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Component of the MAC: binds to C5b,6,7,8 and polymerizes to form membrane pores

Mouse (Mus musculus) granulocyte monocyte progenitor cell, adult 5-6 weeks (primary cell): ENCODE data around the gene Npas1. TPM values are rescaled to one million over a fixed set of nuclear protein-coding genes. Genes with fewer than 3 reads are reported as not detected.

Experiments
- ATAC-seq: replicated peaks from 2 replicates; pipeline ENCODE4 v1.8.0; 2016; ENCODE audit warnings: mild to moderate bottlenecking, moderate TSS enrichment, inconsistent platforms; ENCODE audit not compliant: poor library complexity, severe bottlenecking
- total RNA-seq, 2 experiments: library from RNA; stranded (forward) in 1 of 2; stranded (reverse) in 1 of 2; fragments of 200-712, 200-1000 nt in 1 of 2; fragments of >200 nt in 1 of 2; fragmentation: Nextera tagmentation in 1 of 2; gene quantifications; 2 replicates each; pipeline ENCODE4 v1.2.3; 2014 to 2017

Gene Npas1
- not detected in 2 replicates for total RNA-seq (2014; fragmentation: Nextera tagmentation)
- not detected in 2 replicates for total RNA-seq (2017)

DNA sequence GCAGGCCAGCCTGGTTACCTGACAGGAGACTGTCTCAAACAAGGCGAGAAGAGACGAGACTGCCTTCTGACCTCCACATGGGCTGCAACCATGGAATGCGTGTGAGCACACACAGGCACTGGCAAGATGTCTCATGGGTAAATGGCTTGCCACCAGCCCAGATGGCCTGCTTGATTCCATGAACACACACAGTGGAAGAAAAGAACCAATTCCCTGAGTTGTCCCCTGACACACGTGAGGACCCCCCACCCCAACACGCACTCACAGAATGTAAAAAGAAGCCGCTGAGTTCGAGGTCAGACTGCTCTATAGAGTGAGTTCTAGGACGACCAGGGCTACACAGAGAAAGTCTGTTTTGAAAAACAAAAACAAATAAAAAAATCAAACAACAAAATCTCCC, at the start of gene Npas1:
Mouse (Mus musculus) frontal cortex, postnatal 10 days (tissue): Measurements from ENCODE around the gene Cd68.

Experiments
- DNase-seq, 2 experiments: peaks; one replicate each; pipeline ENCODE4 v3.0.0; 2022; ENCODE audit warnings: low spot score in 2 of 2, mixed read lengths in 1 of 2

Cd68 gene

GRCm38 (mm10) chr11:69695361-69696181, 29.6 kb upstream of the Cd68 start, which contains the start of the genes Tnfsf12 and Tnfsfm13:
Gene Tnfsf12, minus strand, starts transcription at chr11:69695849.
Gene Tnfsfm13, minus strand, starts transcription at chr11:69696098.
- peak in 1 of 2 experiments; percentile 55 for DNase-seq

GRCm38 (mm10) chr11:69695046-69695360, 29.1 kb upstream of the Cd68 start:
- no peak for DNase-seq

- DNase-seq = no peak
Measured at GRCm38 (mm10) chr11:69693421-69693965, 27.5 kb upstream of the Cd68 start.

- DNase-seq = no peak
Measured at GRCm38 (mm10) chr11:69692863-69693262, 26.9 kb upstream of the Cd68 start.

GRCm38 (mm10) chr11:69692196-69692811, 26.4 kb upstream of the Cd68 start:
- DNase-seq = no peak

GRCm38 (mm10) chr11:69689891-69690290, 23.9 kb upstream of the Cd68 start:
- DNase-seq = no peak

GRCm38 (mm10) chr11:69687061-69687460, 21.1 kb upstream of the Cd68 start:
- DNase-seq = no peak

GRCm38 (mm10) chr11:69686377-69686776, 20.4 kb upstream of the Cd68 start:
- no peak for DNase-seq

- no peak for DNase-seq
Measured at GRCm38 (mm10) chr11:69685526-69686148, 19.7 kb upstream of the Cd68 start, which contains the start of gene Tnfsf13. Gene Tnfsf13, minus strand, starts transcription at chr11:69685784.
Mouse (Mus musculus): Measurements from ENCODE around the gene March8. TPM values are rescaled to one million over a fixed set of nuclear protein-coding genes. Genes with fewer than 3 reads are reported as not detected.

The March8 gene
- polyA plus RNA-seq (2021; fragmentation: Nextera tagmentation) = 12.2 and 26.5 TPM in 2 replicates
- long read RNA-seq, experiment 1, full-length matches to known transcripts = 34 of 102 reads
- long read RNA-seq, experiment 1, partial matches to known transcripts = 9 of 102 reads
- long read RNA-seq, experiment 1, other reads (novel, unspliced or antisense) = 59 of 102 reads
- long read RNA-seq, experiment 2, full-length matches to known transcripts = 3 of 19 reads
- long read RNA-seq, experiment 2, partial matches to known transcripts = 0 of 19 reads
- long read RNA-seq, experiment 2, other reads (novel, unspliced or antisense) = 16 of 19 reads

cascade, C6, C7, C8, and C9, are structurally related proteins without enzymatic activity. C5b transiently maintains a conformation capable of binding the next proteins in the cascade, C6 and C7. The C7 component of the resulting C5b,6,7 complex is hydrophobic, and it inserts into the lipid bilayer of cell membranes, where it becomes a high-affinity receptor for the C8 molecule. The C8 protein is a trimer composed of three distinct chains, one of which binds to the C5b,6,7 complex and forms a cova-lent heterodimer with the second chain; the third chain inserts into the lipid bilayer of the membrane. This stably inserted C5b,6,7,8 complex (C5b-8) has a limited ability to lyse cells. The formation of a fully active MAC is accomplished by the binding of C9, the final component of the complement cascades, to the C5b-8 complex. C9 is a serum protein that polymerizes at the site of the bound C5b-8 to form pores in plasma membranes. These pores are about 100 A in diameter, and they form channels that allow free movement of water and ions. The entry of water results in osmotic swelling and rupture of the cells on whose surface the MAC is deposited. The pores formed by polymerized C9 are similar to the membrane pores formed by perforin, the cytolytic granule protein found in cytotoxic T lymphocytes and NK cells (see Chapter 10), and C9 is structurally homologous to perforin.

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